KwaZulu-Natal’s biggest road cycle challenge celebrated another milestone in their commitment to the local communities on the route of the race at the official opening of their second Amashova Road Safety Bike Park at the George Cato Primary School in Cato Ridge, KwaZulu-Natal on Thursday 1 October.
The launch date coincides with the beginning of the Department of Transport’s Transport Month, which is a national programme hosted under the theme “Together we move South Africa forward”. During Transport Month, Government will also mobilise public and private sector participation in transport projects aimed at developing the country’s economy and ensuring sustainable job creation.*
Road safety is a vital element for all road users, whether motorists, pedestrians or cyclists, and the Amashova Road Safety Bike Park enables staff to educate their learners on the importance of road safety and understanding the various road signs and traffic light signals so that they can be responsible road users of the future.
George Cato Primary School Principal, Mr Magwaza, was thankful for the partnership with Tsogo Sun Amashova Durban Classic. “Our school has approximately 50 staff and 1054 learners – we are growing. The vast school grounds include a soccer field, rugby field, cricket pitch and now a road safety bicycle park. We want to arm our learners with the necessary skills to compete in a variety of sport and recreation events using our facilities. By explaining our challenges to Amashova, they knew who to talk to and they have helped us.”
Annie Batchelder of Right on the Night Promotions, the organisers of the Tsogo Sun Amashova Durban Classic, said: “We wanted to leave a legacy of road safety wherever we go along the Amashova route, and with this Road Safety Bike Park we can encourage learners to be responsible road users.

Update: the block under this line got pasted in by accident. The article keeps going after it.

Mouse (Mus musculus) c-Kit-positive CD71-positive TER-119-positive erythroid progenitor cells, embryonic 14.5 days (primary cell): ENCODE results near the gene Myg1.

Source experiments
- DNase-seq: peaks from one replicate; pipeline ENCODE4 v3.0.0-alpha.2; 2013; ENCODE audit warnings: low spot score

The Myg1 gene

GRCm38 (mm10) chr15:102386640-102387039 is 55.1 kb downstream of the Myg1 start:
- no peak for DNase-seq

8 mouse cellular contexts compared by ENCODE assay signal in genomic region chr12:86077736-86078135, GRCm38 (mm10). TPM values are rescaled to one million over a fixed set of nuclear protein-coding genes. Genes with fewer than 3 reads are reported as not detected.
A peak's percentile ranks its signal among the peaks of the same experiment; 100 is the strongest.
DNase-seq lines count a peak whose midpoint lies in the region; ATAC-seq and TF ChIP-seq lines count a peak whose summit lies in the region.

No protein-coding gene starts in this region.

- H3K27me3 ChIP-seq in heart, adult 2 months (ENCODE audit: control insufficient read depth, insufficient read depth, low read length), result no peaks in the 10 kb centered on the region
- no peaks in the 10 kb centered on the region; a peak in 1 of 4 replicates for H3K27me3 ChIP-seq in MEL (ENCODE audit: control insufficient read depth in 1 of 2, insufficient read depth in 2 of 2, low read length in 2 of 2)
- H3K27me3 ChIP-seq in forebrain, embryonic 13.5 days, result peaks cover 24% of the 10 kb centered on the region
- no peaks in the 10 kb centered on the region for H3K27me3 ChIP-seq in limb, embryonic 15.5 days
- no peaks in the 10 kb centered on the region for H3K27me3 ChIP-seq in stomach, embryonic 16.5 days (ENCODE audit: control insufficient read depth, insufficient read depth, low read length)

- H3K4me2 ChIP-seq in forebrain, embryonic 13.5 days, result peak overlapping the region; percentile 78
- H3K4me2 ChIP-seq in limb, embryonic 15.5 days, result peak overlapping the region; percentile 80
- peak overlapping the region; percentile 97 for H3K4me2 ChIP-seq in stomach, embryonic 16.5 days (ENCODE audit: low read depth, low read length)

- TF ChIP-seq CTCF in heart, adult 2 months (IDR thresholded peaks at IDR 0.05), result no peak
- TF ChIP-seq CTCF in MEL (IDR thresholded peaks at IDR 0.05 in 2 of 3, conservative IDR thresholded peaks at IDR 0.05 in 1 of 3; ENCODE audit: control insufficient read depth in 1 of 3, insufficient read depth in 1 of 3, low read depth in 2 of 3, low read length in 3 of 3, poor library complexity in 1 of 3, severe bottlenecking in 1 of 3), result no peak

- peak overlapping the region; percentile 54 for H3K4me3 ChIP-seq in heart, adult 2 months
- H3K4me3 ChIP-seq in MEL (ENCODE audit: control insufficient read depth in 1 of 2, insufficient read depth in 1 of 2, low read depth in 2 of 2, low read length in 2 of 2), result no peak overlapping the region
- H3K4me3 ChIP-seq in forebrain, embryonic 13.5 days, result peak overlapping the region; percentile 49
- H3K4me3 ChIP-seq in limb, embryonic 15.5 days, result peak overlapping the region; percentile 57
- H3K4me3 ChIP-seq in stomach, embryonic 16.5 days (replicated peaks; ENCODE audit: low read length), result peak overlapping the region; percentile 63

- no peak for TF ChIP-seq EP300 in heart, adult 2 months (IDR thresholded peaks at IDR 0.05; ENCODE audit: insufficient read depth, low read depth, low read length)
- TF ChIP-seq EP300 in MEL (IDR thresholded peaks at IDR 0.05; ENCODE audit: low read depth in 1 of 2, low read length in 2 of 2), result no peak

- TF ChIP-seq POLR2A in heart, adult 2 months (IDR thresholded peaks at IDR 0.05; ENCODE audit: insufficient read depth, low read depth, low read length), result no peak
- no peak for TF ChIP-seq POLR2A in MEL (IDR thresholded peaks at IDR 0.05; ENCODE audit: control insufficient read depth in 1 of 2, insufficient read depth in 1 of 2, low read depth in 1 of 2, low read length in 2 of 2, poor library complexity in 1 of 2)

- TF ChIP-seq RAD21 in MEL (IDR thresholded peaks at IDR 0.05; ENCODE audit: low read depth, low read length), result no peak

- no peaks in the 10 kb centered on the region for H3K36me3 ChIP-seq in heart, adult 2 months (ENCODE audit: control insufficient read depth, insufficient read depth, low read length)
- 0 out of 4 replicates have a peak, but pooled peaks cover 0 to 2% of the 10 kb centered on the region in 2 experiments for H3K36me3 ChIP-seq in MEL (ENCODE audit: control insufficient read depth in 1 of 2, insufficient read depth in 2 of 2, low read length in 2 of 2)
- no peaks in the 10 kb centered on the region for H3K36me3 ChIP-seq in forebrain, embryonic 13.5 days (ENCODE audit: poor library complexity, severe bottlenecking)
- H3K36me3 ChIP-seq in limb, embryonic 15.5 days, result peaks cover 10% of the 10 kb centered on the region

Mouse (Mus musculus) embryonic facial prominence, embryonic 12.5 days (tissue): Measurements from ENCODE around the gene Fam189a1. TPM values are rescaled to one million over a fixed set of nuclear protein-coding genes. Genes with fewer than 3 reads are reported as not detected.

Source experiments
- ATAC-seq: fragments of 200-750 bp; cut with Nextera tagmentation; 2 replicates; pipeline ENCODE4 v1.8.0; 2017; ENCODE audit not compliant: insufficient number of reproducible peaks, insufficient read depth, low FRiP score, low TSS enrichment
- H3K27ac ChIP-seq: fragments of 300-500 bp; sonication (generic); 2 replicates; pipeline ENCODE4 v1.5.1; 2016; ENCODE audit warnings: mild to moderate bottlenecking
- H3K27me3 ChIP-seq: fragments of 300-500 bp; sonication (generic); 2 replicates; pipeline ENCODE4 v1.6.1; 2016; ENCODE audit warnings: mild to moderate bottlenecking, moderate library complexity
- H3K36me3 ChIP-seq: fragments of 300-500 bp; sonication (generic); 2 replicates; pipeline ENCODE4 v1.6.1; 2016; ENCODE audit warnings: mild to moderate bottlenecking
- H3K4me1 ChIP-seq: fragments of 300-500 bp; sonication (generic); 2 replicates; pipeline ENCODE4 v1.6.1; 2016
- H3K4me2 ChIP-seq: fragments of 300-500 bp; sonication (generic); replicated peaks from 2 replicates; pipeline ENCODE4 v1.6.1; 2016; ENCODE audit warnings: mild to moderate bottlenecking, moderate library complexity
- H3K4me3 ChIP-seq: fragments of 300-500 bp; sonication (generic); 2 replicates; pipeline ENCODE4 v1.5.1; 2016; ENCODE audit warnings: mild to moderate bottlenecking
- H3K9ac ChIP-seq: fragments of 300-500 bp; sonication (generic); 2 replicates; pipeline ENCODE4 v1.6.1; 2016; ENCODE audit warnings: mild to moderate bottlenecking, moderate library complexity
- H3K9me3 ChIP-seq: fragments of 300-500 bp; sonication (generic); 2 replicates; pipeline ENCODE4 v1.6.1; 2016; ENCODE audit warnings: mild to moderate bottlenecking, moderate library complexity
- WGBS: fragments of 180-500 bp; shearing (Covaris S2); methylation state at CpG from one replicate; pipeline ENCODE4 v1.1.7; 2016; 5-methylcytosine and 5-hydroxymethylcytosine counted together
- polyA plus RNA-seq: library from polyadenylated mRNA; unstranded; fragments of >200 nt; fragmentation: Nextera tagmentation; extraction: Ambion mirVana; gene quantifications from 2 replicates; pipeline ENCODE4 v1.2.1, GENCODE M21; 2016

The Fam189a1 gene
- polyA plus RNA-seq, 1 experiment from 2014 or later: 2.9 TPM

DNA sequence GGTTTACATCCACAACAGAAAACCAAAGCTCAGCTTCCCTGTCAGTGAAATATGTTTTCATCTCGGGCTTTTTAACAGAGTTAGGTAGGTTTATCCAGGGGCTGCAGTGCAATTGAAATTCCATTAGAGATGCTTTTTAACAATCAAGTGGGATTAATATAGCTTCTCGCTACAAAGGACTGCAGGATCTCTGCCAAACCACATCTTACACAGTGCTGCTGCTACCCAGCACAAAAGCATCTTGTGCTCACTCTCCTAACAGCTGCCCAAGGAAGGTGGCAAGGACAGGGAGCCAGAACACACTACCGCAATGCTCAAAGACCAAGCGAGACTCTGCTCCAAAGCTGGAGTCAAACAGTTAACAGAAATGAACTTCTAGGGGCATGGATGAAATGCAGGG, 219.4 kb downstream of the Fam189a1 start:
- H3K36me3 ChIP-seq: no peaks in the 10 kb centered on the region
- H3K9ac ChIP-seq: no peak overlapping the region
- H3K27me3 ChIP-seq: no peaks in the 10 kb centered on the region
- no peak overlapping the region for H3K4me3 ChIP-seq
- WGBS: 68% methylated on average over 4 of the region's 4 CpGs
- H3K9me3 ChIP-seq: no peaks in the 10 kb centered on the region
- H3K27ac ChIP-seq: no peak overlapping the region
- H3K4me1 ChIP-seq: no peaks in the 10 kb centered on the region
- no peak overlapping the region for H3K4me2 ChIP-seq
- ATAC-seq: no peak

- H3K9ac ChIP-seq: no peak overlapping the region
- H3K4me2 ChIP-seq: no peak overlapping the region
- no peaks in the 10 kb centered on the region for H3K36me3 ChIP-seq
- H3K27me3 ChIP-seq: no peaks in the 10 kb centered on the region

“The Bike Park is here to stay; it is your Bike Park,” she said to the learners. “We want to see some of you take to cycling more competitively and maybe one day you too will be competing in the Amashova.”
Cycling KZN Development Officer Tyrone Johns said: “Thanks to the Tsogo Sun Amashova Durban Classic and to all the parties involved for making this project a reality. Cycling KZN supports projects like this, and we would like to roll this out to other schools in KwaZulu-Natal as well. We invite and encourage any learner that wants to learn how to ride a bicycle, and this provides a safe environment to develop those cycling skills. We also want to identify and harness talent so that some learners from this school can be part of competitive cycling events over time.”
By working closely with Cycling KwaZulu-Natal, the organisers of the Tsogo Sun Amashova Durban Classic identified and paid for two teachers to attend a seven-day UCI Coaching Course in April this year. Mr Shange and Mr Mzama returned with great skills, which they will impart on their learners.
“We were given the opportunity to take part in the UCI course and train our learners so that we can grow cycling in our school,” said Mr Shange. “We have the infrastructure in place and now we can impart these skills onto the learners.”
Cycling SA’s Transformation and Development Commission Director, Yster Xatasi, said: “It is always our wish to have cycling in schools and we are pushing very hard to have school sports include cycling and this needs to be recognised by government. I am encouraged by what I see here today. We will use the George Cato Primary School as a flagship for our schools in Cycling SA. When we negotiate with the government, we will use this school as an example. This is the type of development that we need in all the provinces. We thank all those stakeholders for their contribution in making projects like this work in KZN.”
The first Amashova Road Safety Bike Park was built at the Ethembeni School for the Physically Disabled and Visually Impaired in Inchanga in 2007. The park consists of a specially designed and approved tar area with traffic signs and road markings where children can either walk or ride their bicycles on the track.